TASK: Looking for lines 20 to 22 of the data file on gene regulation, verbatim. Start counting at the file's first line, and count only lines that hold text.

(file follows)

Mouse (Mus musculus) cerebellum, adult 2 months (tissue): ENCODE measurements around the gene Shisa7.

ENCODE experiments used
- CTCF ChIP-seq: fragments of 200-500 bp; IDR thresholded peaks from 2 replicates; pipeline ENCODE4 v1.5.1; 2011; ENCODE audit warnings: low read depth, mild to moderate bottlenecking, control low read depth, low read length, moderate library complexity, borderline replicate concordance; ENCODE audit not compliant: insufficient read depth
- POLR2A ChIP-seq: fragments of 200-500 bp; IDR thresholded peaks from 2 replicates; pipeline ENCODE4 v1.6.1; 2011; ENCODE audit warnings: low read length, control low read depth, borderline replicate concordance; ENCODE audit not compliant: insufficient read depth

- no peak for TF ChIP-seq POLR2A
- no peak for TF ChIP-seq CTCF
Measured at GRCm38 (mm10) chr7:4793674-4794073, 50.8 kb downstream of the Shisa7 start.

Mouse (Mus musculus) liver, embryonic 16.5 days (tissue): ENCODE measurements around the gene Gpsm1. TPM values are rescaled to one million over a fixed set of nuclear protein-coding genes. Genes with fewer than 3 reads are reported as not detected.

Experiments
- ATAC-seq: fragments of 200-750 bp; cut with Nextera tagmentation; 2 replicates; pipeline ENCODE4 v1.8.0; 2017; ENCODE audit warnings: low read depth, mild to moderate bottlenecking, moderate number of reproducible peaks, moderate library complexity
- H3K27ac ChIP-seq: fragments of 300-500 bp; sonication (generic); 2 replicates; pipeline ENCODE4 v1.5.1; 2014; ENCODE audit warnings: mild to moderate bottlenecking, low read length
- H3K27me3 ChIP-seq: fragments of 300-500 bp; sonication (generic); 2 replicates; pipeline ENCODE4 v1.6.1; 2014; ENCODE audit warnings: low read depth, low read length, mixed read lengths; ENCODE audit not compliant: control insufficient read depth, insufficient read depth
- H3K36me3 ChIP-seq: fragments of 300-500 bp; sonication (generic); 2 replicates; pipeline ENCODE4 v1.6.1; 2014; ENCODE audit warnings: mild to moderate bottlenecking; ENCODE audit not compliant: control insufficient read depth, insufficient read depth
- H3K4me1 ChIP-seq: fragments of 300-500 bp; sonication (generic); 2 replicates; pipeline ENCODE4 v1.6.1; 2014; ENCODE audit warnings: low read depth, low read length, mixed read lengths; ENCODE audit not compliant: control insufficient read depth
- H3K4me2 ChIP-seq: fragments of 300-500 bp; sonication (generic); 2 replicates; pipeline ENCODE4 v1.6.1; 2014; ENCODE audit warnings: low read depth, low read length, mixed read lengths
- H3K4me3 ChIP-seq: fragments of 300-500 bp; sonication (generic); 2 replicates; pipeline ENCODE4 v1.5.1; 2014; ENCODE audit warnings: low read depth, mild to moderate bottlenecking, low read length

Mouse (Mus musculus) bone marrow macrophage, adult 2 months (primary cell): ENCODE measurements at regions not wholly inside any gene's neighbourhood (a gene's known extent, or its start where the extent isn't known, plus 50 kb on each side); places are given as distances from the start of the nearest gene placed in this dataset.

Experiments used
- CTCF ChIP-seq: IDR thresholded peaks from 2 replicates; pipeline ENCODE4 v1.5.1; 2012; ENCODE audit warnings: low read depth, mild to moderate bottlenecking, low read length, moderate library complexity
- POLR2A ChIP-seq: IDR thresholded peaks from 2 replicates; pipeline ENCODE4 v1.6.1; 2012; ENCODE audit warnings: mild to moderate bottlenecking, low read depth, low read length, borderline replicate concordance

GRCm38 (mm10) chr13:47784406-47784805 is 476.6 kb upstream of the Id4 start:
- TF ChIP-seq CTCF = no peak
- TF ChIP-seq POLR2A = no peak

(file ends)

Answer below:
- POLR2A ChIP-seq: IDR thresholded peaks from 2 replicates; pipeline ENCODE4 v1.6.1; 2012; ENCODE audit warnings: mild to moderate bottlenecking, low read depth, low read length, borderline replicate concordance

GRCm38 (mm10) chr13:47784406-47784805 is 476.6 kb upstream of the Id4 start:
- TF ChIP-seq CTCF = no peak